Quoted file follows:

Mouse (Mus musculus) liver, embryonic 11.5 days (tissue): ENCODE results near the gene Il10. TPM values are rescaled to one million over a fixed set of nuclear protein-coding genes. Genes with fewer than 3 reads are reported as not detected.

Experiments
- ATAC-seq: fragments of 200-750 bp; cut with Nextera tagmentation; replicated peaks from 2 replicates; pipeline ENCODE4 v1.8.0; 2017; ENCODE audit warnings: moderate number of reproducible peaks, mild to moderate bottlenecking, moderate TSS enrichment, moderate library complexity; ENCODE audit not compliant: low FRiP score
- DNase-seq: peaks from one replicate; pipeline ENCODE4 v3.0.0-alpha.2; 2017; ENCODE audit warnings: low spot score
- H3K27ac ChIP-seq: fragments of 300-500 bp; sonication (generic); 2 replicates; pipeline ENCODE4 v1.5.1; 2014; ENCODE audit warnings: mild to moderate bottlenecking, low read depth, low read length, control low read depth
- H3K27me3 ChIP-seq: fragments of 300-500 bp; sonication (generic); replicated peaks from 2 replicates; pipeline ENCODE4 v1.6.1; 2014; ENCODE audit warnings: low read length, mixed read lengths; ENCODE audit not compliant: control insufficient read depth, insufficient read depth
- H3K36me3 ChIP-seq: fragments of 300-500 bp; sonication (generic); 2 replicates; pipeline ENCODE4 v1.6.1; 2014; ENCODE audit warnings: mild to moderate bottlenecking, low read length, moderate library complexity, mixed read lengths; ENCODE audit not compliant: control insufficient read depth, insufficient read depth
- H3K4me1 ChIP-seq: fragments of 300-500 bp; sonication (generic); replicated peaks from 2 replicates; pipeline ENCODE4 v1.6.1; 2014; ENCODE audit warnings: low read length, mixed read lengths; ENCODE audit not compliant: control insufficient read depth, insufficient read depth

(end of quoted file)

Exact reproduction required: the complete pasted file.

Mouse (Mus musculus) liver, embryonic 11.5 days (tissue): ENCODE results near the gene Il10. TPM values are rescaled to one million over a fixed set of nuclear protein-coding genes. Genes with fewer than 3 reads are reported as not detected.

Experiments
- ATAC-seq: fragments of 200-750 bp; cut with Nextera tagmentation; replicated peaks from 2 replicates; pipeline ENCODE4 v1.8.0; 2017; ENCODE audit warnings: moderate number of reproducible peaks, mild to moderate bottlenecking, moderate TSS enrichment, moderate library complexity; ENCODE audit not compliant: low FRiP score
- DNase-seq: peaks from one replicate; pipeline ENCODE4 v3.0.0-alpha.2; 2017; ENCODE audit warnings: low spot score
- H3K27ac ChIP-seq: fragments of 300-500 bp; sonication (generic); 2 replicates; pipeline ENCODE4 v1.5.1; 2014; ENCODE audit warnings: mild to moderate bottlenecking, low read depth, low read length, control low read depth
- H3K27me3 ChIP-seq: fragments of 300-500 bp; sonication (generic); replicated peaks from 2 replicates; pipeline ENCODE4 v1.6.1; 2014; ENCODE audit warnings: low read length, mixed read lengths; ENCODE audit not compliant: control insufficient read depth, insufficient read depth
- H3K36me3 ChIP-seq: fragments of 300-500 bp; sonication (generic); 2 replicates; pipeline ENCODE4 v1.6.1; 2014; ENCODE audit warnings: mild to moderate bottlenecking, low read length, moderate library complexity, mixed read lengths; ENCODE audit not compliant: control insufficient read depth, insufficient read depth
- H3K4me1 ChIP-seq: fragments of 300-500 bp; sonication (generic); replicated peaks from 2 replicates; pipeline ENCODE4 v1.6.1; 2014; ENCODE audit warnings: low read length, mixed read lengths; ENCODE audit not compliant: control insufficient read depth, insufficient read depth